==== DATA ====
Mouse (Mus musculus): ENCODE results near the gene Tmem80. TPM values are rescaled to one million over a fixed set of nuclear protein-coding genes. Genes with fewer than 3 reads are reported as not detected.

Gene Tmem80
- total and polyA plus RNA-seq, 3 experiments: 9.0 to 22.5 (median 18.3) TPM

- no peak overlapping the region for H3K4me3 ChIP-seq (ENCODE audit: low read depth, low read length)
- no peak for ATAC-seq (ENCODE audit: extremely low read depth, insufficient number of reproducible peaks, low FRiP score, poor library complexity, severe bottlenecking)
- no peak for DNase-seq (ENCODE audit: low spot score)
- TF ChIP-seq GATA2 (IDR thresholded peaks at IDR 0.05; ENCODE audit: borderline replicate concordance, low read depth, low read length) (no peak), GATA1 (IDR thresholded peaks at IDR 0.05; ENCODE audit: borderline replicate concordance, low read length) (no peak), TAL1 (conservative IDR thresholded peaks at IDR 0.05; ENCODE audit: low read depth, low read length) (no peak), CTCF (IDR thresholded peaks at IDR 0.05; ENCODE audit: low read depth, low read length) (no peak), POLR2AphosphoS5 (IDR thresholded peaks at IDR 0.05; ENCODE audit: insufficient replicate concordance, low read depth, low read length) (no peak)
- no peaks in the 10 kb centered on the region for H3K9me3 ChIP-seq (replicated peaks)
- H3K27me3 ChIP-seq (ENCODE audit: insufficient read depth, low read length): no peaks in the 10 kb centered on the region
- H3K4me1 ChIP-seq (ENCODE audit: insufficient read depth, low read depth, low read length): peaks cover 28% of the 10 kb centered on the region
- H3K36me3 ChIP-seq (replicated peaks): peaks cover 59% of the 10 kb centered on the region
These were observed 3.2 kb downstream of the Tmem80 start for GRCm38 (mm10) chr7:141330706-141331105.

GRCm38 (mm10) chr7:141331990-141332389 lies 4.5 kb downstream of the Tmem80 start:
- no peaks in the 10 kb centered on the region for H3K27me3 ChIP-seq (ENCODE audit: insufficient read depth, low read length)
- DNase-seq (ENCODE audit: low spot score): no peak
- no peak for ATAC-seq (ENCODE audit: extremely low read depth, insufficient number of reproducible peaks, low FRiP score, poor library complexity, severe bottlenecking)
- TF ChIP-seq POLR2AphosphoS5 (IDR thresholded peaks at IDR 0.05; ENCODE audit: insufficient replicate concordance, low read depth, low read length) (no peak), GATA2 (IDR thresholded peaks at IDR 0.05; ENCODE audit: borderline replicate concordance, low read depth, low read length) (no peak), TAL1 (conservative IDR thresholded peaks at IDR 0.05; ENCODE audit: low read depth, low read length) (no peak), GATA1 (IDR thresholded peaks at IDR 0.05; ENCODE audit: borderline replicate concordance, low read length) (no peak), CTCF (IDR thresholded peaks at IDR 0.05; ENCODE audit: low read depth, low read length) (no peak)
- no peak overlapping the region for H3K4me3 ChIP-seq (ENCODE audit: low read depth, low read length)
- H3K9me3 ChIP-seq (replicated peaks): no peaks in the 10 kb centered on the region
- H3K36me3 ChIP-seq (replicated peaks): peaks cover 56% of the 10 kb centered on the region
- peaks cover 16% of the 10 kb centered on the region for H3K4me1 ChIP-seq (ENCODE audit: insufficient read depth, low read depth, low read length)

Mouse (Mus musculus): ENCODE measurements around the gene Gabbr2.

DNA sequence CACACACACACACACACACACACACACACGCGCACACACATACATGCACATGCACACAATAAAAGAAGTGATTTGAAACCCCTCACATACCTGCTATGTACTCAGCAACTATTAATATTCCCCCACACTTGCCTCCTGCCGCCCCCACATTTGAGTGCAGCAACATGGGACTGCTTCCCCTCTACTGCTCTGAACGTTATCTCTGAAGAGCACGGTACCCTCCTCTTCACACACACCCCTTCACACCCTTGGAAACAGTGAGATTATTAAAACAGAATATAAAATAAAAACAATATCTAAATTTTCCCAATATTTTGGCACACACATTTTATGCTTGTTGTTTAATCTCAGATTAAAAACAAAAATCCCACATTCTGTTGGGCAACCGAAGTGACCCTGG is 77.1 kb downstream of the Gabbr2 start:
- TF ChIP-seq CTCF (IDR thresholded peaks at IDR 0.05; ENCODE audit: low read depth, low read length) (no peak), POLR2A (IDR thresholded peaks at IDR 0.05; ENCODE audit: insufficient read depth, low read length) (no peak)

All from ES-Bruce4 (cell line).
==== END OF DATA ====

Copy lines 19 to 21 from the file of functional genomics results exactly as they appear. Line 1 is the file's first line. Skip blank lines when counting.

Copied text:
- H3K9me3 ChIP-seq (replicated peaks): no peaks in the 10 kb centered on the region
- H3K36me3 ChIP-seq (replicated peaks): peaks cover 56% of the 10 kb centered on the region
- peaks cover 16% of the 10 kb centered on the region for H3K4me1 ChIP-seq (ENCODE audit: insufficient read depth, low read depth, low read length)